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Comparison of actual versus predicted lunar surface erosion caused by Apollo 11 descent engine

Curtis C. Mason
Comparison of actual versus predicted lunar surface erosion caused by Apollo 11 descent engine
Geological Society of America Bulletin (1970) 81 (6): 1807-1812

Abstract

The Apollo 11 lunar module landed with an estimated 2 ft/sec lateral motion. Photographic evidence and astronaut observations indicate that only a fraction of an inch of material was eroded from the surface during the descent. These indications agree with a computed maximum depth of eroded material using an empirically derived erosion law. The onset of erosion was determined from descent motion pictures and astronaut comments during the landing approach. The first noticeable erosion occurred when the lunar module was at 65 ft, followed by thin steady erosion at 55 ft and strong steady erosion at 45 ft. These observations compare with a predicted onset of erosion at greater than 40 ft and fully developed erosion between 20 and 40 ft.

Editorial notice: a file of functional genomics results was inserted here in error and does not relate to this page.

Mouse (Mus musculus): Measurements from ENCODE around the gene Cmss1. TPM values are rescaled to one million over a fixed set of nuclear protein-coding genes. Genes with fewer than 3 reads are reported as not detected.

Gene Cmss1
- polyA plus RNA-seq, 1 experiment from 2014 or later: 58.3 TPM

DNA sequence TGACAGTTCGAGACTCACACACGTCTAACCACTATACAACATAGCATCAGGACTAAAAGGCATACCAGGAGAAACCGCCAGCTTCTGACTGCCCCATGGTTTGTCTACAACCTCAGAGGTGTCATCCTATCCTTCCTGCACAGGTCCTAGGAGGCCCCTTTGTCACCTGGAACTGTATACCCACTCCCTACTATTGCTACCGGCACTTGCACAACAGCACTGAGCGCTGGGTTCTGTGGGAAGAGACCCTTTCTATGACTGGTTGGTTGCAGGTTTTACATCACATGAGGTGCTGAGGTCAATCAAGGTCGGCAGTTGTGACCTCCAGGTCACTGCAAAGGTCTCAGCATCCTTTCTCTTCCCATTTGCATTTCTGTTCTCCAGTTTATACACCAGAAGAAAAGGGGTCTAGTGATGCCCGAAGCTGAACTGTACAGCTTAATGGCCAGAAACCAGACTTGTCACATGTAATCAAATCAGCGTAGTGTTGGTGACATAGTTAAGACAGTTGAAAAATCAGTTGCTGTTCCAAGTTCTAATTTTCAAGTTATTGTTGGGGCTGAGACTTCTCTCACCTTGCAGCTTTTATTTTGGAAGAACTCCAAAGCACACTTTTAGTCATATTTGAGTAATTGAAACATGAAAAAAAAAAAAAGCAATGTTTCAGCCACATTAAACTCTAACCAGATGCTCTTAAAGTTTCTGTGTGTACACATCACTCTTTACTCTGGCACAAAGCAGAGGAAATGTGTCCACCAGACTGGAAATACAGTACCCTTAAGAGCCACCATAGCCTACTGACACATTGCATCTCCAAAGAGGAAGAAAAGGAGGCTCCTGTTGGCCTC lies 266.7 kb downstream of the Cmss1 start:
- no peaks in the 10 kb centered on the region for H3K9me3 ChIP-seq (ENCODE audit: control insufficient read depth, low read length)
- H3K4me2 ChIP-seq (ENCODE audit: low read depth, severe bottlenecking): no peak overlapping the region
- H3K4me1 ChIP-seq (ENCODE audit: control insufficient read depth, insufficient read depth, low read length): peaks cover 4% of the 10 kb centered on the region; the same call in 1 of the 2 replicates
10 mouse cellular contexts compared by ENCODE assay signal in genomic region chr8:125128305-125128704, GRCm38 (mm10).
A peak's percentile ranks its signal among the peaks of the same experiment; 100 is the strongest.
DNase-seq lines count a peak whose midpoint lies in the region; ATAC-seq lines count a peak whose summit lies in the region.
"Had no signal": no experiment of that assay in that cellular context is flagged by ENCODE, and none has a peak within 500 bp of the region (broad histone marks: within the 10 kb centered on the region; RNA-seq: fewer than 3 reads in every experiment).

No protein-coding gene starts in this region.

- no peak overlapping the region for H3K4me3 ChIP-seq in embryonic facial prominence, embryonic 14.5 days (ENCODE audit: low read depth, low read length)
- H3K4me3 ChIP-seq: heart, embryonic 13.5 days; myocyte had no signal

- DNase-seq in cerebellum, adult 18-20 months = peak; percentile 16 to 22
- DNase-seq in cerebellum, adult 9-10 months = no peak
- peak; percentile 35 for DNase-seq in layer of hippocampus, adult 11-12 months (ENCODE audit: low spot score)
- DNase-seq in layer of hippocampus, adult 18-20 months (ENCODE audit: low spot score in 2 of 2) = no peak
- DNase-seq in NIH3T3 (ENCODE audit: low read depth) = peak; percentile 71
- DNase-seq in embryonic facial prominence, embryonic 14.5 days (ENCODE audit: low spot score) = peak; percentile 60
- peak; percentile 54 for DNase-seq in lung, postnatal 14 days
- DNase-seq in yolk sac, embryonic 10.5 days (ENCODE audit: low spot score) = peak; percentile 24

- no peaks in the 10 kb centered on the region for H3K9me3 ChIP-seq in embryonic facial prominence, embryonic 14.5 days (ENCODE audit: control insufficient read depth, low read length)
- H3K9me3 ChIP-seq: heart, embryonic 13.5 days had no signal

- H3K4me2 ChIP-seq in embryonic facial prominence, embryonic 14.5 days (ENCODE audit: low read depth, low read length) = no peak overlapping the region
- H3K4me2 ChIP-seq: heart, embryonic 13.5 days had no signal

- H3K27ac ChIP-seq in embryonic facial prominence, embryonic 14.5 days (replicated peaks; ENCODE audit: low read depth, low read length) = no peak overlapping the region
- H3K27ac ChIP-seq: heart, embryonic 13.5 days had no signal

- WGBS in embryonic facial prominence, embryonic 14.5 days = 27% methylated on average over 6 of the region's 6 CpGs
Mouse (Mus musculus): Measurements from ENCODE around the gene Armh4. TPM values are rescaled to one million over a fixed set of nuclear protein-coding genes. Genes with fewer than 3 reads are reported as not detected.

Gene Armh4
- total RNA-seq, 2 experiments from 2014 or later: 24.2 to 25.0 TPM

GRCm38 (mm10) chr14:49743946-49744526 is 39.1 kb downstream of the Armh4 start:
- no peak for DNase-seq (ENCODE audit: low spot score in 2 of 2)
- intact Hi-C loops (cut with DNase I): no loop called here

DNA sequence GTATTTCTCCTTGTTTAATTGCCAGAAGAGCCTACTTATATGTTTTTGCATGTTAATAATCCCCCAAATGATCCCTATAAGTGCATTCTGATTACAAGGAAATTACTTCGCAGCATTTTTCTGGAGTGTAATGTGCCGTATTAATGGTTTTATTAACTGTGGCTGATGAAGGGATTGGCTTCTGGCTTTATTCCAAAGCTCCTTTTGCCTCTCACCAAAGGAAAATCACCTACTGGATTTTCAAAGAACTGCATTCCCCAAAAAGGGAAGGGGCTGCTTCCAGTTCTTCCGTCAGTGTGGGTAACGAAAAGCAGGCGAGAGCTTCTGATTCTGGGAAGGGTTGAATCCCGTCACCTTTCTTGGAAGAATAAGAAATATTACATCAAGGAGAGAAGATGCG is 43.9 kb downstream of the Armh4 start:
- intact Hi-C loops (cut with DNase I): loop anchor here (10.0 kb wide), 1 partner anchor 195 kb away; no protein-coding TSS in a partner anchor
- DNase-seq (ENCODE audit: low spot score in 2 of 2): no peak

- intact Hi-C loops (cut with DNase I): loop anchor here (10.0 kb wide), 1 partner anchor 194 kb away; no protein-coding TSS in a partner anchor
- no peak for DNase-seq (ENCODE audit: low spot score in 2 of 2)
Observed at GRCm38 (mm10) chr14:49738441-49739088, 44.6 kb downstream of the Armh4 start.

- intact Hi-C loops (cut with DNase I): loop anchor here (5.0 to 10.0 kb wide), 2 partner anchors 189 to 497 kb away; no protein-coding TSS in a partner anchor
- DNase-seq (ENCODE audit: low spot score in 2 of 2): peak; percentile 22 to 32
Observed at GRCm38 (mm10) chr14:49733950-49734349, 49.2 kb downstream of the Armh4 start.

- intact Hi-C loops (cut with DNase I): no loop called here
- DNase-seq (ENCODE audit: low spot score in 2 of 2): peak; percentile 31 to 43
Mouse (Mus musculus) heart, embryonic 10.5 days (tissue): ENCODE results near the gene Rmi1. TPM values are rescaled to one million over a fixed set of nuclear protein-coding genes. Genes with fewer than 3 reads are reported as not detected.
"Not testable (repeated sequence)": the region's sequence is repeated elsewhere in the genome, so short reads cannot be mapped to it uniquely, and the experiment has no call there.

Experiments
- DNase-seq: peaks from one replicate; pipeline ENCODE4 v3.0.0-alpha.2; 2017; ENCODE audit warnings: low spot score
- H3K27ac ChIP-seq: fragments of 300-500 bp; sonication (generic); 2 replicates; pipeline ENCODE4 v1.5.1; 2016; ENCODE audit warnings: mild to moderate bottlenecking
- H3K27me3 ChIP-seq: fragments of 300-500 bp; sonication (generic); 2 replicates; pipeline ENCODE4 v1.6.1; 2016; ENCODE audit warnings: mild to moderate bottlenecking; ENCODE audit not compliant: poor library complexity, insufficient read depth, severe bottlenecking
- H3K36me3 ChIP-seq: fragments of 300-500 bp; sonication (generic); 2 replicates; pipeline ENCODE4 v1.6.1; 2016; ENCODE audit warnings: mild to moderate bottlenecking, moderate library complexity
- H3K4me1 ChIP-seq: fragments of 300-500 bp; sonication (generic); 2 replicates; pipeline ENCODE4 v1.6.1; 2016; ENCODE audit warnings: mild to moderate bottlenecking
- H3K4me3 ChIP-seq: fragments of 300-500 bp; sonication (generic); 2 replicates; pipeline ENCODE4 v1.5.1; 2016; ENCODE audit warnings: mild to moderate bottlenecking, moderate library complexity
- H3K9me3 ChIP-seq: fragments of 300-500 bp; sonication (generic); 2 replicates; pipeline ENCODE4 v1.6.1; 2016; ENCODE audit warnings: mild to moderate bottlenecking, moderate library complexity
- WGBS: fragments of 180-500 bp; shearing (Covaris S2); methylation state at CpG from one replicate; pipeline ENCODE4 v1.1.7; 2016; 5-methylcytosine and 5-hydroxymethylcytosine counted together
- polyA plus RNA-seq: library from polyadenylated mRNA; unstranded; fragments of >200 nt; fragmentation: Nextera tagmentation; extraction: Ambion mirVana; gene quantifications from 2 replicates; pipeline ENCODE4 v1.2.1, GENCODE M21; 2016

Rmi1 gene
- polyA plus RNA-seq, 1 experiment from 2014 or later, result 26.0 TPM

ISSN: 0016-7606
EISSN: 1943-2674
Coden: BUGMAF
Serial Title: Geological Society of America Bulletin
Serial Volume: 81
Serial Issue: 6
Title: Comparison of actual versus predicted lunar surface erosion caused by Apollo 11 descent engine
Author(s): Mason, Curtis C.
Pages: 1807-1812
Published: 1970
Text Language: English
Publisher: Geological Society of America (GSA), Boulder, CO, United States
Accession Number: 1970-021591
Categories: Extraterrestrial geology
Document Type: Serial
Bibliographic Level: Analytic
Illustration Description: illus.
Country of Publication: United States
Secondary Affiliation: GeoRef, Copyright 2017, American Geosciences Institute.
Update Code: 1970
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